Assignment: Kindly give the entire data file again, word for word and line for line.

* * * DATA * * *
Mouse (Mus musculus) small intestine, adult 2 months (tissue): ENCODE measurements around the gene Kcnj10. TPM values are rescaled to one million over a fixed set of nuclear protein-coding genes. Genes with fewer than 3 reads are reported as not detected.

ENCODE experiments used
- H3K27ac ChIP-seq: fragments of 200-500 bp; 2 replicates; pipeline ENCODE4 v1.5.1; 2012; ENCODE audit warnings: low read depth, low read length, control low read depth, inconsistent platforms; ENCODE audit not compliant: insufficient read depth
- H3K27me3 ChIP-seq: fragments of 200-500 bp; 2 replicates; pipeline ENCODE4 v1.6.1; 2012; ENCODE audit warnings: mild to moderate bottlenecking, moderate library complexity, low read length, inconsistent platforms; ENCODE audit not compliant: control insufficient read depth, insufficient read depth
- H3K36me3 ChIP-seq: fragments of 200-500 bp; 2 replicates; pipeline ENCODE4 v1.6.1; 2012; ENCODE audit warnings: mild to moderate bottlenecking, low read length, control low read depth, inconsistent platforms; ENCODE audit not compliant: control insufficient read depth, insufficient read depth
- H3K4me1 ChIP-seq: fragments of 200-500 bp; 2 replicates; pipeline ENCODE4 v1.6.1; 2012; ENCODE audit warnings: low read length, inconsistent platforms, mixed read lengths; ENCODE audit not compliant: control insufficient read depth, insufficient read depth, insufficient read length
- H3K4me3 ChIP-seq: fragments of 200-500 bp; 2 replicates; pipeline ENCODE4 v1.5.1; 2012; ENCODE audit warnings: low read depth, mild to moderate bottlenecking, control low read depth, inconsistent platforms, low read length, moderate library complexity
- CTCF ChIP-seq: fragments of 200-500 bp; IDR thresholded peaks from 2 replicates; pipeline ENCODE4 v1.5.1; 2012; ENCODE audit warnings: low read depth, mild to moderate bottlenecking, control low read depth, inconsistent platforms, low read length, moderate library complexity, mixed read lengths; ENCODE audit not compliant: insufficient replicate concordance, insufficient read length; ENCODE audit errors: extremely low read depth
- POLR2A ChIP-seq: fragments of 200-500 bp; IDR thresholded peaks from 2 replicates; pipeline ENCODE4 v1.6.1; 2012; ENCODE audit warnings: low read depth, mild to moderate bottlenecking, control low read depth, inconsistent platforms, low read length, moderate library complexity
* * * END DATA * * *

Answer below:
Mouse (Mus musculus) small intestine, adult 2 months (tissue): ENCODE measurements around the gene Kcnj10. TPM values are rescaled to one million over a fixed set of nuclear protein-coding genes. Genes with fewer than 3 reads are reported as not detected.

ENCODE experiments used
- H3K27ac ChIP-seq: fragments of 200-500 bp; 2 replicates; pipeline ENCODE4 v1.5.1; 2012; ENCODE audit warnings: low read depth, low read length, control low read depth, inconsistent platforms; ENCODE audit not compliant: insufficient read depth
- H3K27me3 ChIP-seq: fragments of 200-500 bp; 2 replicates; pipeline ENCODE4 v1.6.1; 2012; ENCODE audit warnings: mild to moderate bottlenecking, moderate library complexity, low read length, inconsistent platforms; ENCODE audit not compliant: control insufficient read depth, insufficient read depth
- H3K36me3 ChIP-seq: fragments of 200-500 bp; 2 replicates; pipeline ENCODE4 v1.6.1; 2012; ENCODE audit warnings: mild to moderate bottlenecking, low read length, control low read depth, inconsistent platforms; ENCODE audit not compliant: control insufficient read depth, insufficient read depth
- H3K4me1 ChIP-seq: fragments of 200-500 bp; 2 replicates; pipeline ENCODE4 v1.6.1; 2012; ENCODE audit warnings: low read length, inconsistent platforms, mixed read lengths; ENCODE audit not compliant: control insufficient read depth, insufficient read depth, insufficient read length
- H3K4me3 ChIP-seq: fragments of 200-500 bp; 2 replicates; pipeline ENCODE4 v1.5.1; 2012; ENCODE audit warnings: low read depth, mild to moderate bottlenecking, control low read depth, inconsistent platforms, low read length, moderate library complexity
- CTCF ChIP-seq: fragments of 200-500 bp; IDR thresholded peaks from 2 replicates; pipeline ENCODE4 v1.5.1; 2012; ENCODE audit warnings: low read depth, mild to moderate bottlenecking, control low read depth, inconsistent platforms, low read length, moderate library complexity, mixed read lengths; ENCODE audit not compliant: insufficient replicate concordance, insufficient read length; ENCODE audit errors: extremely low read depth
- POLR2A ChIP-seq: fragments of 200-500 bp; IDR thresholded peaks from 2 replicates; pipeline ENCODE4 v1.6.1; 2012; ENCODE audit warnings: low read depth, mild to moderate bottlenecking, control low read depth, inconsistent platforms, low read length, moderate library complexity